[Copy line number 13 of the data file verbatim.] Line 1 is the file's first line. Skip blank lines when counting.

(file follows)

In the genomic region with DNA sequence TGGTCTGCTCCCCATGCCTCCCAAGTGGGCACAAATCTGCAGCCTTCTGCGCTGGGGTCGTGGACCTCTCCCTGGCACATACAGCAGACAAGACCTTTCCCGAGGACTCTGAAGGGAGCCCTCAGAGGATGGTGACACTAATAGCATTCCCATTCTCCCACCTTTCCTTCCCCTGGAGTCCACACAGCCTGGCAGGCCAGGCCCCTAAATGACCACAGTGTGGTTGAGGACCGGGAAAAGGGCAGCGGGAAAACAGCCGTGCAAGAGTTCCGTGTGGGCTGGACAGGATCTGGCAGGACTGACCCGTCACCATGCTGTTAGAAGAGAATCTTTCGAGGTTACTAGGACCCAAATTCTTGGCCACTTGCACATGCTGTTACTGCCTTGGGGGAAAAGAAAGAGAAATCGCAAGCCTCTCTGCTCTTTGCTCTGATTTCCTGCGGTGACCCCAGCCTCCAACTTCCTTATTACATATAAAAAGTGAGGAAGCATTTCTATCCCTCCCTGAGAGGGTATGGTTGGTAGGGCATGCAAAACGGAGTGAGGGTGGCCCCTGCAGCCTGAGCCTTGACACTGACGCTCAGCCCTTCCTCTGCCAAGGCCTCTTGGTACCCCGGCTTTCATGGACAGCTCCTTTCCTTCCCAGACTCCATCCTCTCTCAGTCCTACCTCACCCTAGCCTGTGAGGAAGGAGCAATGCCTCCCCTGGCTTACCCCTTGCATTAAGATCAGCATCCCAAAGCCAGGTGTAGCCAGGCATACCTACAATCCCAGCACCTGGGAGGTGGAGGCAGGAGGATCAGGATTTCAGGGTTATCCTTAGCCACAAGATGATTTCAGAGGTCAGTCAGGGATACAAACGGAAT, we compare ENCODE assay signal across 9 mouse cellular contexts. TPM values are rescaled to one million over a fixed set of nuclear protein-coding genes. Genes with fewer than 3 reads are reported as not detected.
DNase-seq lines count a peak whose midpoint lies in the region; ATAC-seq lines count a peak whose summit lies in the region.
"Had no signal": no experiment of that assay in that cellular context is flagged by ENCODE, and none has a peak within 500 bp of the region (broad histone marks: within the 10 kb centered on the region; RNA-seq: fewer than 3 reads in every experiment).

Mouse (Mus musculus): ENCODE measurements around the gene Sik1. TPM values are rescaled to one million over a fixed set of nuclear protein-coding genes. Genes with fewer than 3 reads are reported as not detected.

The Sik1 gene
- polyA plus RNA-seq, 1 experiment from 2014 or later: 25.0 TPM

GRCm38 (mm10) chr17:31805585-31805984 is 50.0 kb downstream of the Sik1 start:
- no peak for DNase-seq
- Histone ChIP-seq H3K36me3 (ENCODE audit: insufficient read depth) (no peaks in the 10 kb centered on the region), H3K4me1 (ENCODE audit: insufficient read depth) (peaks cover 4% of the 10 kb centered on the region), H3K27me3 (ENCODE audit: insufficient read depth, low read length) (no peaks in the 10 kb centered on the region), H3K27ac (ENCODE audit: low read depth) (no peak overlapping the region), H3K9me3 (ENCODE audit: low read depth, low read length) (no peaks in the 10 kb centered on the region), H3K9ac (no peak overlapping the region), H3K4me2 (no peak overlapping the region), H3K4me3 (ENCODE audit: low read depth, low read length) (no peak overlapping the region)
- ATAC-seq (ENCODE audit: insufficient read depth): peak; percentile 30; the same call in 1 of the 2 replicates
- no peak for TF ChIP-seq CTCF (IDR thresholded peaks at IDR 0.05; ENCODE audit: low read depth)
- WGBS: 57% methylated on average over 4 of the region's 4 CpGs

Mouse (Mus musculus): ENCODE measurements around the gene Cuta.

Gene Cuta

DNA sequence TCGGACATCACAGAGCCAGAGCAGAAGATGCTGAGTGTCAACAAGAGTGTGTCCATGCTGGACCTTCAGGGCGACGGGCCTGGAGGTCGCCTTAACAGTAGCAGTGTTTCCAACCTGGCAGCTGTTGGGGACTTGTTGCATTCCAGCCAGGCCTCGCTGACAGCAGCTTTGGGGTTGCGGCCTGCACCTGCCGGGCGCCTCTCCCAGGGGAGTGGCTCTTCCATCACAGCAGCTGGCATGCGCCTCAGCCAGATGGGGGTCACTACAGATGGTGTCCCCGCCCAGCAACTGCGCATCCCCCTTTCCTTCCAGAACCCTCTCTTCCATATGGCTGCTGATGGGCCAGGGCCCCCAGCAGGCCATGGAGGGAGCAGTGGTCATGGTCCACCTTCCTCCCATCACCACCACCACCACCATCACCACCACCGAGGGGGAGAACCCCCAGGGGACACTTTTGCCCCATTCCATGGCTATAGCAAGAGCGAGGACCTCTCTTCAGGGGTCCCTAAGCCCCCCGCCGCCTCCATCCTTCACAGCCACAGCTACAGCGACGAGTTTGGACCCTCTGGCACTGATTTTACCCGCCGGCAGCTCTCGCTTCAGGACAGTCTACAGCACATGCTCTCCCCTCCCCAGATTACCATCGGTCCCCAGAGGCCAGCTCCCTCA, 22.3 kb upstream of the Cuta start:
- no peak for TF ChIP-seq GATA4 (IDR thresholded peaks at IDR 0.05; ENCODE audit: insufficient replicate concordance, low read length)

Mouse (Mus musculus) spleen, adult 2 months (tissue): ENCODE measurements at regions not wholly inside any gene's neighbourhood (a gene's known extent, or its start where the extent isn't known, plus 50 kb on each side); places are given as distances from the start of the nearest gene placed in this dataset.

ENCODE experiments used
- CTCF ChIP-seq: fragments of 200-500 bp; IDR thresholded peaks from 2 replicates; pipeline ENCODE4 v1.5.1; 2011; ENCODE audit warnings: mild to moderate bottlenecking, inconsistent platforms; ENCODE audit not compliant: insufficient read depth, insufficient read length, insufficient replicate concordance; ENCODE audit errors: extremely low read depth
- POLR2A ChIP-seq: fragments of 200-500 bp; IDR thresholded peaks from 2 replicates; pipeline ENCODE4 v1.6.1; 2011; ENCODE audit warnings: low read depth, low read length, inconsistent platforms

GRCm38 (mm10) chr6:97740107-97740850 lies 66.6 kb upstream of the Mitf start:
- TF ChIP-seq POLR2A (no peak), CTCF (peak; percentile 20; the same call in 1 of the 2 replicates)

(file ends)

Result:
Mouse (Mus musculus): ENCODE measurements around the gene Cuta.